Some charity shops are totting up dump costs as people choose to donate "rubbish" rather than putting it in the bin.

Habitat for Humanity Fraser Cove store manager Glenda Mayes said her store was being inundated with "low-quality rubbish", with items coming in rusty, chipped or badly stained.

She said she would normally re-donate excess to other shelters, but felt the quality was just too bad.

Mayes said she was filling up her mini skip constantly.


On top of that, people were breaking into the skip nightly to pull out anything they liked, and Mayes was left to clean up the mess every morning.

"I can't just give away things for free as it will become the expectation."

She said costs to run the store were not cheap, and they simply could not afford that mentality.

The store is having to turn away clothes, books, and even toys.

But Mayes is not alone - some other charity shops are struggling with a high number of "non-saleable" items being donated.

A woman from the Waipuna Hospice shop in Pāpāmoa said the store could not accept ripped, stained or worn out items.

However, as some people continued to donate those non-saleable items, the shop was forced to pay out of their own pocket to dump it, she said.

A supervisor at The Dovecote op-shop said although the community provided an incredible amount of support, they did get the odd person who used their shop as "a place to dump old rubbish".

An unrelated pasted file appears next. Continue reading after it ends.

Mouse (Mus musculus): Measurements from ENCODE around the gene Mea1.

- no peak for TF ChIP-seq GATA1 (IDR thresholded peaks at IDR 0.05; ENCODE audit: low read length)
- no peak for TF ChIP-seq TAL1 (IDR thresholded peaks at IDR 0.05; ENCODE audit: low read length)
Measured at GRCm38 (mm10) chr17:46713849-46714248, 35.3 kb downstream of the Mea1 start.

On the other hand, the Society of St Vincent de Paul in the Western Bay of Plenty was bursting with good quality donations, and would be holding its first "community free sale".

Area manager Lorna Edlin said St Vincent de Paul will hold a massive free sale. Photo / Andrew Warner
Area manager Lorna Edlin said St Vincent de Paul will hold a massive free sale. Photo / Andrew Warner

Western Bay of Plenty area manager Lorna Edlin previously told the Bay of Plenty Times they were "sick of throwing stuff away" and as they were unable to recycle clothing in Tauranga, this was the next best thing.

Edlin estimated there were about 3000 to 4000 banana boxes full of donated clothing, as well as blankets, duvets and shoes, in storage at the moment.

So on March 23 – between 10am and 2pm at 67 Courtenay Rd, Row B, Gate Pa – rows and rows of these boxes will be opened and laid out for the public to browse through and take what they please free of charge.

The shop in the Western Bay of Plenty is planning on holding these community free sales twice a year.